Healthy Eating for Women

Sugar: The Healthy Truths

Determine how much sugar you’re consuming — and its impact on your workouts.

Whenever I’m talking to someone about his or her diet, one of the first things I ask about is sugar intake. Many people have no idea how much sugar they are consuming daily.

Yogurt with granola

An easy way to find out is to download any calorie tracker and input your food intake for the day. Ideally, your sugar intake number should be somewhere between 40 to 60 grams per day, depending on your sex, activity level and body composition goals. The American Heart Association recommends limiting intake even further: 25 grams or 100 calories per day for women and 35 grams or 150 calories per day for men.

Excess sugar can cause your body to hold onto fat (especially at your midline), leave you feeling hungrier because of a spike in insulin levels and lead to a barrage of chronic illness down the line (high blood pressure and heart disease).

When carbohydrates (aka sugar) enter your bloodstream, your body releases insulin, which stimulates blood cells to convert sugar to energy. Timing high-carb foods around the window of your workout can be beneficial in delaying fatigue, allowing you to exercise for longer and promoting recovery.

Unlike fat and protein, sugar is broken down by the body right away. Unless you are a competitive athlete working out six hours per day, there is no reason to increase your sugar intake. Time your high-carb snack or meal (30 to 60 grams) one to three hours before a workout to promote fat loss and body composition changes.

These macronutrients will be used by the body first, as glucose is absorbed directly into the bloodstream. Some of my favorite high-carb snacks not mentioned on the list below include rice cakes with jam, oats, Kodiak Cakes and Ezekiel bread.

Next time you reach for a snack, think about these common items that could be bringing excess sugar into your diet and could be contributing to a performance plateau or regression.

Flavored Yogurt

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Brands of yogurt that taste like dessert usually have enough sugar to be one. Read the labels, and opt for low-sugar versions or plain yogurt and add your own fresh fruit.

Fruit

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Natural sugar is much better for you than refined sugar — but sugar is sugar, the body knows no difference. One to two servings a day is more than enough. Your body will process natural sugar and store it as excess fat, the same way it would a candy bar.

Flavored Coffee Drinks and Coffee Creamers

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You may not believe how much sugar is in the beloved coffee drink you consume every morning. Your brain and body is so much more satisfied when you eat your calories rather than drink them.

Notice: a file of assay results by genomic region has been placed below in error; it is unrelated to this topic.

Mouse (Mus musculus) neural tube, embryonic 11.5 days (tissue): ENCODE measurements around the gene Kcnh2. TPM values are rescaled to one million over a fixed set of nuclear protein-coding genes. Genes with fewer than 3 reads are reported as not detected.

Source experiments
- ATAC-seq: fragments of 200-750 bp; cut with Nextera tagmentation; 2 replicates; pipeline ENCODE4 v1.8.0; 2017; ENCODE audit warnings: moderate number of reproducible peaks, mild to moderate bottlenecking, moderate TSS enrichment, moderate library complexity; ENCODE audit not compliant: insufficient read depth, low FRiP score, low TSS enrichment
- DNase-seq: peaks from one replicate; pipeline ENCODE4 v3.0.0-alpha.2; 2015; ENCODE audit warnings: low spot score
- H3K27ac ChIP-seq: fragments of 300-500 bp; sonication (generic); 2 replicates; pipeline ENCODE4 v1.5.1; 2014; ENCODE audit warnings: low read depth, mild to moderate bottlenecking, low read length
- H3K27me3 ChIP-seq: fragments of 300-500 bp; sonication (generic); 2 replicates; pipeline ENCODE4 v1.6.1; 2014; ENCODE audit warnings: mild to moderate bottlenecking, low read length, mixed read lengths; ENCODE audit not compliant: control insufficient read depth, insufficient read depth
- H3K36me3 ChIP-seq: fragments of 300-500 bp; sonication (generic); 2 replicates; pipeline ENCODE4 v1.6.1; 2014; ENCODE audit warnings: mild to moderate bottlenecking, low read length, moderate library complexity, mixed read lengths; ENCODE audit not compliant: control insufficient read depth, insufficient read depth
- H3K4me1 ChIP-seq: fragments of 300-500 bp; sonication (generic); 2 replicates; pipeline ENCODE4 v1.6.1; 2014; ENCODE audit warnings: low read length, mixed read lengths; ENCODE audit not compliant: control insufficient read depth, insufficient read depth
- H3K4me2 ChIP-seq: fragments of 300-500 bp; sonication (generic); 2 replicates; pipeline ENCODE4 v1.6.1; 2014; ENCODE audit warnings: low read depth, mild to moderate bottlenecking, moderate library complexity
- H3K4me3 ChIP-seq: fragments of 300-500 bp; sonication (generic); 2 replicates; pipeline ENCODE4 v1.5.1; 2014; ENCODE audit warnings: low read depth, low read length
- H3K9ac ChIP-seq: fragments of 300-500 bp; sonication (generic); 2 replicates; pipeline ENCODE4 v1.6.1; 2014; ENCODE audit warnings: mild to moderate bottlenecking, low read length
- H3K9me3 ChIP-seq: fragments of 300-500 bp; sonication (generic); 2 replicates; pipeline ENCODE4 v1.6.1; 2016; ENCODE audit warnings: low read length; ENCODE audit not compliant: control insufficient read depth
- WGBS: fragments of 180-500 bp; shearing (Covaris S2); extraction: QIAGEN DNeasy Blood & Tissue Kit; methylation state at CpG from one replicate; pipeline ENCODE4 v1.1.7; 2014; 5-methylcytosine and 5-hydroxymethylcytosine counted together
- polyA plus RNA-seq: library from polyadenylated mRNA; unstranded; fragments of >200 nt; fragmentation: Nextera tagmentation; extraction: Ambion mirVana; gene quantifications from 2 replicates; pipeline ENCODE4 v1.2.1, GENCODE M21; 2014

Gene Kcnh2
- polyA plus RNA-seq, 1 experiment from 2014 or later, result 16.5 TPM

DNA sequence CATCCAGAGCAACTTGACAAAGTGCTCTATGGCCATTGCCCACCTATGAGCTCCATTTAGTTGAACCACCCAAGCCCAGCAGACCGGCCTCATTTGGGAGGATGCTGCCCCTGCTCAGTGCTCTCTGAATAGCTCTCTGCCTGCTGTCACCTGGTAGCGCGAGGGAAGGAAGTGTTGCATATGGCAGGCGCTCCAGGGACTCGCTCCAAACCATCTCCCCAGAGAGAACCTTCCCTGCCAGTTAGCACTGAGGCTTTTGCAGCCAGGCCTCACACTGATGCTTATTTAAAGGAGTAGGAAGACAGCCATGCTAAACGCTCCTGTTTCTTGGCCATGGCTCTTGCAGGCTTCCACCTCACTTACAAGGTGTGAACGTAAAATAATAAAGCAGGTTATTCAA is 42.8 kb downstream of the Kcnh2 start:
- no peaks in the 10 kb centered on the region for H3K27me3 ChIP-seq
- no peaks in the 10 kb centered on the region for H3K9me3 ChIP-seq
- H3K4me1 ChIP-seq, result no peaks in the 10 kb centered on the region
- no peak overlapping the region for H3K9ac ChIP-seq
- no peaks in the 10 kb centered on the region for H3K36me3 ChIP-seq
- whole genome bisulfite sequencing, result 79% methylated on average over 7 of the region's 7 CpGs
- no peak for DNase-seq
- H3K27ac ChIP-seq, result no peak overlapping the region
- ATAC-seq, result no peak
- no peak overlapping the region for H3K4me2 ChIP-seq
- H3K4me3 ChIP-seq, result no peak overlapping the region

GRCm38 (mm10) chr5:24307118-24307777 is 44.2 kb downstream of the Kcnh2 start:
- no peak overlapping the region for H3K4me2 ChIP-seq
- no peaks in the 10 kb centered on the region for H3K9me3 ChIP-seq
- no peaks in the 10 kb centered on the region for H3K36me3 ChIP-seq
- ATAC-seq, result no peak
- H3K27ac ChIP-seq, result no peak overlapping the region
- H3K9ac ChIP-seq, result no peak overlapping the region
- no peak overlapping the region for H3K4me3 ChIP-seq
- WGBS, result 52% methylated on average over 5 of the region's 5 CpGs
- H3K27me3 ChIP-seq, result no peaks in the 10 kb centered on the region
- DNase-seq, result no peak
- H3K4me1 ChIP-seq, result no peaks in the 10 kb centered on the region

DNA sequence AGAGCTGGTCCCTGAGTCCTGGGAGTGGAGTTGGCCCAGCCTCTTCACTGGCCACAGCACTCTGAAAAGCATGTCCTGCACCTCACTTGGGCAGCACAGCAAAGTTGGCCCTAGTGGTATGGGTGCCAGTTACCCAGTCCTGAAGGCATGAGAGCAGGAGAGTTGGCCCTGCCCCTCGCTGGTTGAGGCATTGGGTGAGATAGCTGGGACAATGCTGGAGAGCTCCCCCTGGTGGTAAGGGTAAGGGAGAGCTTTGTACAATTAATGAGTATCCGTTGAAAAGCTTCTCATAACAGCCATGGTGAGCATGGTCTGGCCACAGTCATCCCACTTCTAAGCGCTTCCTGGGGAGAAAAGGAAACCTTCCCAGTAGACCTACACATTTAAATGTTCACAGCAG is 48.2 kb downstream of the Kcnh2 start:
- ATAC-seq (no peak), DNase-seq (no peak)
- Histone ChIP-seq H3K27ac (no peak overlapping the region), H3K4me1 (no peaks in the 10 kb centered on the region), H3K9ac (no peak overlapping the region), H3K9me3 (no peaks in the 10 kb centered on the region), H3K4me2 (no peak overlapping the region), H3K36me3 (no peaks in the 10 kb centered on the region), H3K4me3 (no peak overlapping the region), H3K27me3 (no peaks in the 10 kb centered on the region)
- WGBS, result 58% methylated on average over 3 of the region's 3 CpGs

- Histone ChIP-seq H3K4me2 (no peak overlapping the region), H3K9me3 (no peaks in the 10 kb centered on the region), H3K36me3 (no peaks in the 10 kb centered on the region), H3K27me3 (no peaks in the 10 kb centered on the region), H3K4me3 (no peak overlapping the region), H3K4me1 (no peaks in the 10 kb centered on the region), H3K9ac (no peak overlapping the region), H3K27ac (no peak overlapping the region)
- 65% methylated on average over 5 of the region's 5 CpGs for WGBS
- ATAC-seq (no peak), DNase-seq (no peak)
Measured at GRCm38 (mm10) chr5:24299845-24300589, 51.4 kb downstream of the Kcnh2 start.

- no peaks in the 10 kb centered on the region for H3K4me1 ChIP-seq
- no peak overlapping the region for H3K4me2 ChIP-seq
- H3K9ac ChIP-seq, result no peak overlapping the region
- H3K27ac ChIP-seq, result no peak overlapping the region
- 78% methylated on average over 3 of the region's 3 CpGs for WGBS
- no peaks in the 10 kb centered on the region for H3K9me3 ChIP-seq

Also, be wary of flavored coffee creamers and serving sizes. One tablespoon (or 15 milliliters) isn’t that much — four cups later and unmeasured pours could be potentially significant.

Low-Fat Products

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Any product that boasts the label of “low-fat” but still retains its flavor needs to be putting something back in to compensate. Usually, if something is lower fat, the compensation is higher sugar.

Also, don’t be fooled by low-fat milk products. These products are processed and can have upward of 15 grams of sugar per serving.

Dried Fruit

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To make dried fruit, all the water must be removed. For example, half a cup of fresh cranberries has 2 grams of sugar, whereas the same serving dried has 37 grams or 9 tablespoons of sugar. Historically, dried fruit has been labeled a “healthy snack” when realistically it’s more like eating candy. Opt for fresh fruit, or use it as a topping.

Granola or “Healthy” Trail Mix

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One cup of generic granola can contain upward of roughly 30 grams of sugar — almost enough sugar for the entire day. Use this food as more of a topping rather than the base of your meal.

Also, pay attention to serving sizes. The serving size of granola is about 28 grams on traditional nutrition labels, or roughly a quarter of a cup. Anything more than that can cause you to grossly exceed your daily sugar intake.

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